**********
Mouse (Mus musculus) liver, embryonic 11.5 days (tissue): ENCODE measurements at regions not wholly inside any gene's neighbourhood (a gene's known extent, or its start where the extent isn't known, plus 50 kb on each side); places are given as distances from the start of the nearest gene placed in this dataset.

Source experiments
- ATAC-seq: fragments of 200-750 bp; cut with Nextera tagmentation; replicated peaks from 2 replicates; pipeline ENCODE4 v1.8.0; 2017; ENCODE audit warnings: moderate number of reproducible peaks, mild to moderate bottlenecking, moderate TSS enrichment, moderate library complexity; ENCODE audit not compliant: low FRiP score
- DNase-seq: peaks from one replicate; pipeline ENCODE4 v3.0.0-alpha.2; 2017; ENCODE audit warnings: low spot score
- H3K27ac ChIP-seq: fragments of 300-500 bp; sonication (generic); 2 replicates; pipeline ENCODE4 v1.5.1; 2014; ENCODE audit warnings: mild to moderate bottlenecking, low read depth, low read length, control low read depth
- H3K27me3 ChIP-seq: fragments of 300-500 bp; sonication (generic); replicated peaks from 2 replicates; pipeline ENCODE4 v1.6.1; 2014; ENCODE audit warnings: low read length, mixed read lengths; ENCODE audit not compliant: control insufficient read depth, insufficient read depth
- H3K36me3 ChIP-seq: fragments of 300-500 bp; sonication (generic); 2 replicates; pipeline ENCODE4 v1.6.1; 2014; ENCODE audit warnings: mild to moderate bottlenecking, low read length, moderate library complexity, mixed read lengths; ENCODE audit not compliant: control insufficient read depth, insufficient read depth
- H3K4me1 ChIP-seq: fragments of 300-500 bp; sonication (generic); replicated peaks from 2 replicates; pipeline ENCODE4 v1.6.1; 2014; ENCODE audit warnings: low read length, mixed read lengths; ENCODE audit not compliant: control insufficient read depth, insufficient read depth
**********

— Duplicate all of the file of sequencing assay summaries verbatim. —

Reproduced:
Mouse (Mus musculus) liver, embryonic 11.5 days (tissue): ENCODE measurements at regions not wholly inside any gene's neighbourhood (a gene's known extent, or its start where the extent isn't known, plus 50 kb on each side); places are given as distances from the start of the nearest gene placed in this dataset.

Source experiments
- ATAC-seq: fragments of 200-750 bp; cut with Nextera tagmentation; replicated peaks from 2 replicates; pipeline ENCODE4 v1.8.0; 2017; ENCODE audit warnings: moderate number of reproducible peaks, mild to moderate bottlenecking, moderate TSS enrichment, moderate library complexity; ENCODE audit not compliant: low FRiP score
- DNase-seq: peaks from one replicate; pipeline ENCODE4 v3.0.0-alpha.2; 2017; ENCODE audit warnings: low spot score
- H3K27ac ChIP-seq: fragments of 300-500 bp; sonication (generic); 2 replicates; pipeline ENCODE4 v1.5.1; 2014; ENCODE audit warnings: mild to moderate bottlenecking, low read depth, low read length, control low read depth
- H3K27me3 ChIP-seq: fragments of 300-500 bp; sonication (generic); replicated peaks from 2 replicates; pipeline ENCODE4 v1.6.1; 2014; ENCODE audit warnings: low read length, mixed read lengths; ENCODE audit not compliant: control insufficient read depth, insufficient read depth
- H3K36me3 ChIP-seq: fragments of 300-500 bp; sonication (generic); 2 replicates; pipeline ENCODE4 v1.6.1; 2014; ENCODE audit warnings: mild to moderate bottlenecking, low read length, moderate library complexity, mixed read lengths; ENCODE audit not compliant: control insufficient read depth, insufficient read depth
- H3K4me1 ChIP-seq: fragments of 300-500 bp; sonication (generic); replicated peaks from 2 replicates; pipeline ENCODE4 v1.6.1; 2014; ENCODE audit warnings: low read length, mixed read lengths; ENCODE audit not compliant: control insufficient read depth, insufficient read depth